Perovskite solar cells increasingly feature mixed-halide mixed-cation compounds (FA1- x - y MAx Csy PbI3- z Brz ) as photovoltaic absorbers, as they enable easier processing and improved stability. Here, the underlying reasons for ease of processing are revealed. It is found that halide and cation engineering leads to a systematic widening of the anti-solvent processing window for the fabrication of high-quality films and efficient solar cells. This window widens from seconds, in the case of single cation/halide systems (e.g., MAPbI3 , FAPbI3 , and FAPbBr3 ), to several minutes for mixed systems. In situ X-ray diffraction studies reveal that the processing window is closely related to the crystallization of the disordered sol-gel and to the number of crystalline byproducts; the processing window therefore depends directly on the precise cation/halide composition. Moreover, anti-solvent dripping is shown to promote the desired perovskite phase with careful formulation. The processing window of perovskite solar cells, as defined by the latest time the anti-solvent drip yields efficient solar cells, broadened with the increasing complexity of cation/halide content. This behavior is ascribed to kinetic stabilization of sol-gel state through cation/halide engineering. This provides guidelines for designing new formulations, aimed at formation of the perovskite phase, ultimately resulting in high-efficiency perovskite solar cells produced with ease and with high reproducibility.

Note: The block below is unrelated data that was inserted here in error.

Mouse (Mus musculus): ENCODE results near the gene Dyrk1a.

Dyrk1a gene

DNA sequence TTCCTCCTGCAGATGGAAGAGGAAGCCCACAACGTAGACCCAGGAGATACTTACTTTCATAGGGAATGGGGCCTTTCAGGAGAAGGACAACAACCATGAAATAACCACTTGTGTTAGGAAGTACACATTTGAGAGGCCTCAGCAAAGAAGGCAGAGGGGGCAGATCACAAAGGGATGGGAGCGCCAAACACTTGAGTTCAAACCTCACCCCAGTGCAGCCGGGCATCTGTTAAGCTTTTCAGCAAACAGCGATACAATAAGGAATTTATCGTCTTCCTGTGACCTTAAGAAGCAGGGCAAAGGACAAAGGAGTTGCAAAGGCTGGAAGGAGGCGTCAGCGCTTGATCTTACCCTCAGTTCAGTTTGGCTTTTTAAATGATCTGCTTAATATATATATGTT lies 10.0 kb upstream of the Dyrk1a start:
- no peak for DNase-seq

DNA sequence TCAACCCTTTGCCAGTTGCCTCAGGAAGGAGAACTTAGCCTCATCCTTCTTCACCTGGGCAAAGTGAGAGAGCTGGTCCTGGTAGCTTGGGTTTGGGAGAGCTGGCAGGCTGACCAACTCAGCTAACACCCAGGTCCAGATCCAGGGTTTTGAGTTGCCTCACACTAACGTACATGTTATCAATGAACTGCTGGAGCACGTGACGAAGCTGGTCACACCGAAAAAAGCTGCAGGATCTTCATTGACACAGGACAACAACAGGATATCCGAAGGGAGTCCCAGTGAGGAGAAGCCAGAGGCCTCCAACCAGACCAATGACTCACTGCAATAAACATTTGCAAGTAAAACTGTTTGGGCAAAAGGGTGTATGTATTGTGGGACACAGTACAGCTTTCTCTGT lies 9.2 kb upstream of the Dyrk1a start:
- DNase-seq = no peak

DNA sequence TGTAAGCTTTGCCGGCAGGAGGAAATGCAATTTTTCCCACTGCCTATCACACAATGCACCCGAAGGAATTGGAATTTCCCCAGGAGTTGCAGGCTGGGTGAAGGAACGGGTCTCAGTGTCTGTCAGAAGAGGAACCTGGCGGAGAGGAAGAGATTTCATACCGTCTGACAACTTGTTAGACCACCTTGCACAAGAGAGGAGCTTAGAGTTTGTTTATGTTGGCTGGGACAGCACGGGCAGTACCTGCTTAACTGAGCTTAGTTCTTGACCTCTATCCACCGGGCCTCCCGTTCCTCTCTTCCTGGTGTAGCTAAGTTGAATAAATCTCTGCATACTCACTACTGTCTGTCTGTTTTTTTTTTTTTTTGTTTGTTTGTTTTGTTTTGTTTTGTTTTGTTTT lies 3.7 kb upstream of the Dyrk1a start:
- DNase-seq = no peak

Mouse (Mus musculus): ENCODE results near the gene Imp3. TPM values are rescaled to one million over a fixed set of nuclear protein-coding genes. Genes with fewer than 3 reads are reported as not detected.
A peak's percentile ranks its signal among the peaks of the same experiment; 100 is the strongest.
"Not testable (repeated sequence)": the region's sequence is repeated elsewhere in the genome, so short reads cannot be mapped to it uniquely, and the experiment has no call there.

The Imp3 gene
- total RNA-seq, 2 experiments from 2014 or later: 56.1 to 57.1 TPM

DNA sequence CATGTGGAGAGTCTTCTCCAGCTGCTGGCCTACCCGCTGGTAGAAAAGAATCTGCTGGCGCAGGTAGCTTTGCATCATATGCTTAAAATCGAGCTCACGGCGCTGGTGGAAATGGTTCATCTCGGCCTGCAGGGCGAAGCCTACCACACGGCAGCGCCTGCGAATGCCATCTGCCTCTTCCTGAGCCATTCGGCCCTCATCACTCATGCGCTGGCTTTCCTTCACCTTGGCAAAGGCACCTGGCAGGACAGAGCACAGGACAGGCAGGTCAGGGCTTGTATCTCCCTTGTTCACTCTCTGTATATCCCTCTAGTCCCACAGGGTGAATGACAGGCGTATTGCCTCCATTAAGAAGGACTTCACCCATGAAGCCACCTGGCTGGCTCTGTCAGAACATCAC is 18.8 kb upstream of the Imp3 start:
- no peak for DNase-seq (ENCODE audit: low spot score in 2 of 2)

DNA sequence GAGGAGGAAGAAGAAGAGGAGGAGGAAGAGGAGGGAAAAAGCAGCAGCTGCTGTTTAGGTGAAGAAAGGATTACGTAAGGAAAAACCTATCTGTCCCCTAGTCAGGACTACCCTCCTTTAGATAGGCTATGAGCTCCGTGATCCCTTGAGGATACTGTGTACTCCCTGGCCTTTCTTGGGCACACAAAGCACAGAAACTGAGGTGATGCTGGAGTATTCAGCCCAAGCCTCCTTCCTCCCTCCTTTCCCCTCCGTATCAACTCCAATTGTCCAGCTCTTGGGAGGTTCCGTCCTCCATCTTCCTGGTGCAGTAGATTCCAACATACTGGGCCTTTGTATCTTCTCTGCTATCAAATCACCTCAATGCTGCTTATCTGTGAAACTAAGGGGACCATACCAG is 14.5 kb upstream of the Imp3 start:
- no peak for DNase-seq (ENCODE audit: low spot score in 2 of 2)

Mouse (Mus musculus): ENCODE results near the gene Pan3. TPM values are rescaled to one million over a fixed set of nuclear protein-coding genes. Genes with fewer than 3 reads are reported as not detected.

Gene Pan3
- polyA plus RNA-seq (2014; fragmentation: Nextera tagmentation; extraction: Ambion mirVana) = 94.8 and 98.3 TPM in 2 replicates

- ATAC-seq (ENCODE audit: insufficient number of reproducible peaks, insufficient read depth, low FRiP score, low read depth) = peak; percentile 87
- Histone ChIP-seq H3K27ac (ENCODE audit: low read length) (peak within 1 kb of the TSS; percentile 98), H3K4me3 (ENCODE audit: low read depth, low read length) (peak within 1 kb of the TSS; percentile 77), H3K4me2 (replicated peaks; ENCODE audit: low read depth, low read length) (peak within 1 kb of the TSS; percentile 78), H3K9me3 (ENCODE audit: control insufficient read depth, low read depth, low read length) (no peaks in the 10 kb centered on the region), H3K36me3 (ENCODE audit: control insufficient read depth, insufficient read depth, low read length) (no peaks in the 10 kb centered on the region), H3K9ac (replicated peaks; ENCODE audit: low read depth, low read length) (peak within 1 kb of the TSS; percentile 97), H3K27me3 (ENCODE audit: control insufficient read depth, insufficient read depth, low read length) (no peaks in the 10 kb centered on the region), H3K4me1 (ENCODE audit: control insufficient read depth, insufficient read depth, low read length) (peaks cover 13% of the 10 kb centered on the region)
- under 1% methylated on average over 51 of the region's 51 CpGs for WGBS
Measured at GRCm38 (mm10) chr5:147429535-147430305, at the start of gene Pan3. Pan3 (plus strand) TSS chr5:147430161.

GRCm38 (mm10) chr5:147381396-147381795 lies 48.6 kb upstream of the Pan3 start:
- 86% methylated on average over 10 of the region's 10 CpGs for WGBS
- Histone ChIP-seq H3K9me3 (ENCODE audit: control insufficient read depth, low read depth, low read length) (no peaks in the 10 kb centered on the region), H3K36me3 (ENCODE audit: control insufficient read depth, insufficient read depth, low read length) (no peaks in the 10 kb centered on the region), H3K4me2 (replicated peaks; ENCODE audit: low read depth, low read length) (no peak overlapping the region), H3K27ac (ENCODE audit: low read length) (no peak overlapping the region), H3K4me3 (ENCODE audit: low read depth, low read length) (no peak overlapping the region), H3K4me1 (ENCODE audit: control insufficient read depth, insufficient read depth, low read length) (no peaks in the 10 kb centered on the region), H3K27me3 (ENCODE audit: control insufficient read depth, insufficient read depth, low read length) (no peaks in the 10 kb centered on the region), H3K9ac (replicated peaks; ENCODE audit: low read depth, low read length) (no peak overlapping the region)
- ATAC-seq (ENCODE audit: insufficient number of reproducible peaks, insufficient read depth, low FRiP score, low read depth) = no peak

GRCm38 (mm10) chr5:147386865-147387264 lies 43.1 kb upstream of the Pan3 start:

Bibliographical noteKAUST Repository Item: Exported on 2020-10-01
Acknowledged KAUST grant number(s): OSR-CARF URF/1/3079-33-01
Acknowledgements: K.W. and M.-C.T. contributed equally to this work. The research reported in this publication was supported by funding from King Abdullah University of Science and Technology (KAUST) Office of Sponsored Research (OSR) under award no. OSR-CARF URF/1/3079-33-01. CHESS is supported by the NSF award DMR-1332208. Temperature-dependent XRD measurements were performed in part at the Analytical Instrumentation Facility (AIF) at North Carolina State University, which is supported by the State of North Carolina and the NSF award no. ECCS-1542015.